“We identified several sites, including the FluPolA dimerization interface and a binding site for viral RNA,” Fodor said of possible antiviral sites.

“These sites could be targeted by small compounds.

The idea is that if such compounds prevented FluPolA dimerization or RNA binding, these would act as antivirals,” he said.

“We also identified a nanobody, a small antibody, that binds at a particular site on FluPolA, preventing FluPolA dimerization. When we express this nanobody in cells, the cells produce less virus, indicating it is inhibitory.”


nfluenza A virus (IAV) causes respiratory disease in swine and is a pathogen shared between humans and pigs. Genetic drift and spillover of human IAV with subsequent reassortment may result in human-like IAV strains novel to swine.

We describe here two novel IAV strains detected in swine in 2017 that contain human seasonal influenza virus gene segments potentially transmitted through reverse zoonosis.

Nasal swabs originating from one swine production system, but separate locations in Oklahoma, were submitted to the Iowa State University Veterinary Diagnostic Laboratory (ISU VDL) in 2017. An H3N2 virus with a novel human-like hemagglutinin (HA) sequence was detected using the VetMAX Gold swine influenza virus (SIV) subtyping real-time PCR (Thermo Fisher Scientific, Waltham, MA).

Whole-genome sequencing was performed on strains A/swine/Oklahoma/65980/2017 (H3N2) and A/swine/Oklahoma/65260/2017 (H3N2), isolated in Madin-Darby canine kidney cells. Nucleic acids were extracted using the MagMAX pathogen RNA/DNA kit (catalog number 4462359) and a KingFisher Flex system (both Thermo Fisher Scientific) to construct sequencing libraries using TruSeq (Illumina, Inc., San Diego, CA).

Sequencing was performed on a MiSeq system (Illumina, Inc.) following standard Illumina protocols at the ISU VDL (12).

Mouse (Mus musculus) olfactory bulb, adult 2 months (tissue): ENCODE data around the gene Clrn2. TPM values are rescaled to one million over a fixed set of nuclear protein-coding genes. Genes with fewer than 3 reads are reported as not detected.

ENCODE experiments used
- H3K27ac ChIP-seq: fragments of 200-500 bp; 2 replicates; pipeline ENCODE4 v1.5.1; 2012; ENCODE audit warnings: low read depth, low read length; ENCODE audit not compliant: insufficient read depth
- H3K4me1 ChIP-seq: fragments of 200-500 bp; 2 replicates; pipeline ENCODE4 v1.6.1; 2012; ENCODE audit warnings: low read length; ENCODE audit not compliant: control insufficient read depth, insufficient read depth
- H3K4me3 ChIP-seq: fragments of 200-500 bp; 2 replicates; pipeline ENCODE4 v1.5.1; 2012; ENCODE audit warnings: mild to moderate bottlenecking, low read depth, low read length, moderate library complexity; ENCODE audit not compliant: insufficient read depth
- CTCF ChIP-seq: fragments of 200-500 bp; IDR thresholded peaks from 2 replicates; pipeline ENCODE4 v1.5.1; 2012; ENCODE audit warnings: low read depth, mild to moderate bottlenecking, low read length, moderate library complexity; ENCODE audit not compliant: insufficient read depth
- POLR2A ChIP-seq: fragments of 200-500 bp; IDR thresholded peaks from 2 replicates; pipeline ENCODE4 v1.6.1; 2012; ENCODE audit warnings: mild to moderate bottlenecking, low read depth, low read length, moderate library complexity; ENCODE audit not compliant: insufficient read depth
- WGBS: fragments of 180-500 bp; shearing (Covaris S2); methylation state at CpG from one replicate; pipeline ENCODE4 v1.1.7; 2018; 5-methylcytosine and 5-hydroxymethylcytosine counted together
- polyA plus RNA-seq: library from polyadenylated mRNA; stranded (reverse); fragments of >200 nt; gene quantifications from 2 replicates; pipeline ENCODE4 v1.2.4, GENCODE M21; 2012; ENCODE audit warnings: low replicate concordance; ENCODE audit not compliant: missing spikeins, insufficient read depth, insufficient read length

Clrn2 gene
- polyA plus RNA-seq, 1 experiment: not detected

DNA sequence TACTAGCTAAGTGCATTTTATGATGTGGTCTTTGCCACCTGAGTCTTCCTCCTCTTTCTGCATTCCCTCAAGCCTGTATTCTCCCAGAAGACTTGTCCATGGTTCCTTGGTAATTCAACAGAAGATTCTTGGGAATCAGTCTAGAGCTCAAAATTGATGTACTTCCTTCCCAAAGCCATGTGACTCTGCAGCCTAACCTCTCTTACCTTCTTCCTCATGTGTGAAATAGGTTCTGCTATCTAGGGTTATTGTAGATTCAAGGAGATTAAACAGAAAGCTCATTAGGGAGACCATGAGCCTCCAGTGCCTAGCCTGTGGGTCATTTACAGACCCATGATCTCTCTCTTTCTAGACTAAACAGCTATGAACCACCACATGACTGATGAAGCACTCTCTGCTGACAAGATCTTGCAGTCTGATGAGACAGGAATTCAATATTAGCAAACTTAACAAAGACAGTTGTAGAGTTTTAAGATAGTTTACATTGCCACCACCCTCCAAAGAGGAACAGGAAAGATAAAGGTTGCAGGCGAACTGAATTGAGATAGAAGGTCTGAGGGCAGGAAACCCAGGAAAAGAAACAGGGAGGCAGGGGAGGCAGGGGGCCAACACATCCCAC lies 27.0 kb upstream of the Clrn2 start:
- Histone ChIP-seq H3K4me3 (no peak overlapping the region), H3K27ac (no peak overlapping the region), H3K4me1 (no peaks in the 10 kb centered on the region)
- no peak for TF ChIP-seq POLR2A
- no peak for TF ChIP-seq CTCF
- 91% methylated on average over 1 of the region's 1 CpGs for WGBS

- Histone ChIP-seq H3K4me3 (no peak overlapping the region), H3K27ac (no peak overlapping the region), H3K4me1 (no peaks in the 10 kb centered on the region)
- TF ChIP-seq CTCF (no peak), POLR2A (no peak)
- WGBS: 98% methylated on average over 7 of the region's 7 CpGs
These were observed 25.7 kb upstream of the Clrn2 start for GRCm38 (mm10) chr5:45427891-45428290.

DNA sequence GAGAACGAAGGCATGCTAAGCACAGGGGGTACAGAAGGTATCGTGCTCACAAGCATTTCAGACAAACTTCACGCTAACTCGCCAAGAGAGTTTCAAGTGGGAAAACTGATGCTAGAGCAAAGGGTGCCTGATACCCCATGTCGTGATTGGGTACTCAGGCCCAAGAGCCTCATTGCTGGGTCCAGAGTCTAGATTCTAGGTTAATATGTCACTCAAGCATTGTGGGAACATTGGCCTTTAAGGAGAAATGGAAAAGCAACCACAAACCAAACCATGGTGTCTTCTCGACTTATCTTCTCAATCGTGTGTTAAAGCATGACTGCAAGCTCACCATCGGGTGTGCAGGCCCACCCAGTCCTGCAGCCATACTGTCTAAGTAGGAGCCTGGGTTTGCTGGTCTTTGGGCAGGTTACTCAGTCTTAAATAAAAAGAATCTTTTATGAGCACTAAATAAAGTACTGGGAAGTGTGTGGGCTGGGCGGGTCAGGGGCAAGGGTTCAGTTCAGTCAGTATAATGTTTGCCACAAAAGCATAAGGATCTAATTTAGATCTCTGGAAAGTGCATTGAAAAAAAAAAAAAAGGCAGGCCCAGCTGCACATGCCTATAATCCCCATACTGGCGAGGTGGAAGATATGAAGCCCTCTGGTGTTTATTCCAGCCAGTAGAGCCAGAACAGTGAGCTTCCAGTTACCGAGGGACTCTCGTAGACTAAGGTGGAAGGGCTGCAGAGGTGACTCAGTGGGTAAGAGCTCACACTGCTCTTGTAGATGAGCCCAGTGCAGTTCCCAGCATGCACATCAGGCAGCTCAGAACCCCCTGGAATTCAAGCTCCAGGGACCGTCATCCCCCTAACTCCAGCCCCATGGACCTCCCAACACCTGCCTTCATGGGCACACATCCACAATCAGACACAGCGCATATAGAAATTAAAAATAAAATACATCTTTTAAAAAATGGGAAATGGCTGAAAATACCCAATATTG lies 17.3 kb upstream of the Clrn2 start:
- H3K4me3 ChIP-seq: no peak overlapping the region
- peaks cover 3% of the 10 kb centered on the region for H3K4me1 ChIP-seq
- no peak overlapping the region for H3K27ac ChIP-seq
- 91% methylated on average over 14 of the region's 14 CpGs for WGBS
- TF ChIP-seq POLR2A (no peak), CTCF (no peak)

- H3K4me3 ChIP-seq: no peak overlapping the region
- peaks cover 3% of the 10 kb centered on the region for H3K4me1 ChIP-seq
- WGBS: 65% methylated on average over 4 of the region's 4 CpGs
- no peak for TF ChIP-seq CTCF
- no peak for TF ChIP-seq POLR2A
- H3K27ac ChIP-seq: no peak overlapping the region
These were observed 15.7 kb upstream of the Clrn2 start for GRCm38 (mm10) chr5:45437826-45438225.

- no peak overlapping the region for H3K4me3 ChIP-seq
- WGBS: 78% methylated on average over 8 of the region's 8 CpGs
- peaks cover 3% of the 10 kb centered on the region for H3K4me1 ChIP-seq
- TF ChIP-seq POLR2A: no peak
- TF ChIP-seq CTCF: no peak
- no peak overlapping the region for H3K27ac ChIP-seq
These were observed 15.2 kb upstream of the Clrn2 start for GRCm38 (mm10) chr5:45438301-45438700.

Approximately 2,000,000 raw sequencing reads per sample were preprocessed using Trimmomatic version 0.36 and subjected to sequencing quality analysis with FastQC (34).

Quality-trimmed total reads were mapped against reference sequences downloaded from the NCBI Influenza Sequence Database (ftp://ftp.ncbi.nih.gov/genomes/INFLUENZA/) using BWA-MEM (5). Mapped reads were extracted using SAMtools (6) and used for de novo assembly.

For each segment, contigs were assembled using ABySS (7) and SPAdes (8). The resulting contigs were manually curated in SeqMan Pro to remove contamination and trim chimeric contigs, thus generating a consensus sequence per segment.

A comparison of the nucleotide sequences of both strains demonstrated that the HA, NA, and M sequences were 99.5%, 99.9%, and 99.5% similar, respectively.

The NS1 sequences were identical, and the PB1, PB2, and PA sequences had greater than 99.7% identity. The HA sequences of both isolates demonstrated 99% nucleotide (nt) identity to that of the human IAV strain A/Baltimore/0294/2017 (H3N2) (GenBank accession number KY949654).

Each isolate had 10 amino acid substitutions in the HA compared to the most similar human strain. The NA sequence of A/swine/Oklahoma/65980/2017 was most similar (99% nt identity) to that of human IAV strain A/Tennessee/06/2017 (H3N2) (GenBank accession number CY226641), and the NA sequence of A/swine/Oklahoma/65260/2017 was most similar (99% nt identity) to that of human IAV strain A/Baltimore/0223/2017 (H3N2) (GenBank accession number KY950122).

PB2, PB1, PA, NP, and NS genes were similar to swine-origin triple-reassortant IAV. Phylogenetic analysis indicates that the M gene was derived from the 2009 H1N1 pandemic matrix circulating in swine. The HA and NA were nested within a monophyletic clade of 2016 to 2017 human seasonal H3 IAV, suggesting novel human-to-swine transmission (9).

This study documents a human-to-swine spillover and the potential for human seasonal IAV to cross the species barrier and infect swine. The ISU VDL has detected 21 genetically similar human-like H3 strains since the fall of 2016 (http://influenza.cvm.iastate.edu/correlation.php). The viruses have acquired a swine internal gene constellation through reassortment (1011), with at least 10 amino acid mutations in the HA suggesting adaptation and transmission in swine. The USDA swine surveillance system also reported similar human seasonal IAV designated “human-like 2016” in the Influenza A Virus in Swine Surveillance report (http://www.aphis.usda.gov/animal_health/animal_dis_spec/swine/downloads/fy2018quarter1swinereport.pdf).


More information: Haitian Fan et al. Structures of influenza A virus RNA polymerase offer insight into viral genome replication, Nature (2019). DOI: 10.1038/s41586-019-1530-7

Journal information: Nature